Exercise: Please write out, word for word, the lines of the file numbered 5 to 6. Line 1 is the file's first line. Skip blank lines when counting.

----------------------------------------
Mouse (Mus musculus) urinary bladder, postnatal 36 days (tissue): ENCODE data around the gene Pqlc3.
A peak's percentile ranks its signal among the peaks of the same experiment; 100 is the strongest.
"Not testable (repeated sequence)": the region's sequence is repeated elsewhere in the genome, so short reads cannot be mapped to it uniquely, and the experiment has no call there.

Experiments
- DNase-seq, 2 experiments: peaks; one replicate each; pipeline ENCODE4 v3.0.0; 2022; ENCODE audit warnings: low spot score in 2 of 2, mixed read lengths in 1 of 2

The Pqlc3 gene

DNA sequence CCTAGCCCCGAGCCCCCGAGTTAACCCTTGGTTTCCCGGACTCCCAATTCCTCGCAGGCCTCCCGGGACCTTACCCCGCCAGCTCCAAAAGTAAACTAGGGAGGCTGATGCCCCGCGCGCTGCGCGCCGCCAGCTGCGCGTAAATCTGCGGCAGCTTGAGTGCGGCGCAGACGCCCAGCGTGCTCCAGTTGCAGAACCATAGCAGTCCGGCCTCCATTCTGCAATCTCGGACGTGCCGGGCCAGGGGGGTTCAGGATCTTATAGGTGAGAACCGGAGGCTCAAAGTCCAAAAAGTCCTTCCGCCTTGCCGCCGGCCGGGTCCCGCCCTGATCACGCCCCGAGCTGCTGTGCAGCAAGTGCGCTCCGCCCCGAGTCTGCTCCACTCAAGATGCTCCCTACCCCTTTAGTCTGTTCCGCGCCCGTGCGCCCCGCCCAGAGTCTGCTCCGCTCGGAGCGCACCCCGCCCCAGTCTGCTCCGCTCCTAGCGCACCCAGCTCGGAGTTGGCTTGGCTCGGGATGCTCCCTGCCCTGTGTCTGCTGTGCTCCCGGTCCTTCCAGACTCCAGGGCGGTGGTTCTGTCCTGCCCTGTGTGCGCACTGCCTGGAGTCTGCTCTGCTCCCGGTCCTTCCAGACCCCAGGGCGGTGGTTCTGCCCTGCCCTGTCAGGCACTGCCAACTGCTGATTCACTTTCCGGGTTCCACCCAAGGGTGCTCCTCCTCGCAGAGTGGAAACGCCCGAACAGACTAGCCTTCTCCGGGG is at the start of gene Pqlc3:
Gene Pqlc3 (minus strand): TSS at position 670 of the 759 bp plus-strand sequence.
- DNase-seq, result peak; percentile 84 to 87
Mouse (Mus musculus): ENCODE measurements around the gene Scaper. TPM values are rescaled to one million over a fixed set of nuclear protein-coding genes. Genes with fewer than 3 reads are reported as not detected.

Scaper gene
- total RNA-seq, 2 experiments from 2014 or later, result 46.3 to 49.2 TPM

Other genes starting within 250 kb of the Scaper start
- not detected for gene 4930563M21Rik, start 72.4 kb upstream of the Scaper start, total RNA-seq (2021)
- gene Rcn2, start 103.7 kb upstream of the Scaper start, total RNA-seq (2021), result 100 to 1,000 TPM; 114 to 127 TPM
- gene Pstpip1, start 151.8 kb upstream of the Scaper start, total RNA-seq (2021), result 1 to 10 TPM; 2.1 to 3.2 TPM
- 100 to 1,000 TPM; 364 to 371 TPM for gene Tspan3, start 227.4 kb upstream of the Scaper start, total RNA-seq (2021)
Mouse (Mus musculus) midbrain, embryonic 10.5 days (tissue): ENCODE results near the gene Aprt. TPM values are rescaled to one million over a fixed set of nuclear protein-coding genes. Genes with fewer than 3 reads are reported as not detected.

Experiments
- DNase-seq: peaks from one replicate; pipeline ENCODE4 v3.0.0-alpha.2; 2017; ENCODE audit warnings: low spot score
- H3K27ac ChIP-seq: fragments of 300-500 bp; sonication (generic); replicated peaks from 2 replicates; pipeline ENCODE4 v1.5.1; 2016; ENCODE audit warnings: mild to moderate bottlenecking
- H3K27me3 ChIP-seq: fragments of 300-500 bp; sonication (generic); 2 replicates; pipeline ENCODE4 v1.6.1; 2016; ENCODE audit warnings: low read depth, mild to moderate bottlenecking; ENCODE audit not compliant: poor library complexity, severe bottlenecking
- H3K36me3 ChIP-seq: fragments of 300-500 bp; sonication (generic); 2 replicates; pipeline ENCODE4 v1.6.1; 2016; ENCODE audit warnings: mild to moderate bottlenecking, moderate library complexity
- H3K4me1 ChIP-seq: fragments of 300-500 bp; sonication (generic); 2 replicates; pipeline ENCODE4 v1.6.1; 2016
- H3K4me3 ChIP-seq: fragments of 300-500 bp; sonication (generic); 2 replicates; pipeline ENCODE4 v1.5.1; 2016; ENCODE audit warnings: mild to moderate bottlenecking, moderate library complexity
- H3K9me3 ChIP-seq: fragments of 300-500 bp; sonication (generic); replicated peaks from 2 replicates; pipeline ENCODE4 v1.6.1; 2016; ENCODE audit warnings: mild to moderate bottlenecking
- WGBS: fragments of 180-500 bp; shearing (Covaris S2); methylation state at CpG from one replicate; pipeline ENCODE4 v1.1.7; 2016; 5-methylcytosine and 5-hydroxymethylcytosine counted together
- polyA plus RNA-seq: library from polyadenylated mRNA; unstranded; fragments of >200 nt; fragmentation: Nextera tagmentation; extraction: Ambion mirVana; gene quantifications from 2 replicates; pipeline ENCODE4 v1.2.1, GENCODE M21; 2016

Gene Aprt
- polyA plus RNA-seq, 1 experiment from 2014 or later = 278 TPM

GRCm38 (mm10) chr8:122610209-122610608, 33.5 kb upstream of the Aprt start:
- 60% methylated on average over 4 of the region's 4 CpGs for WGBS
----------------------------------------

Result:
- DNase-seq, 2 experiments: peaks; one replicate each; pipeline ENCODE4 v3.0.0; 2022; ENCODE audit warnings: low spot score in 2 of 2, mixed read lengths in 1 of 2

The Pqlc3 gene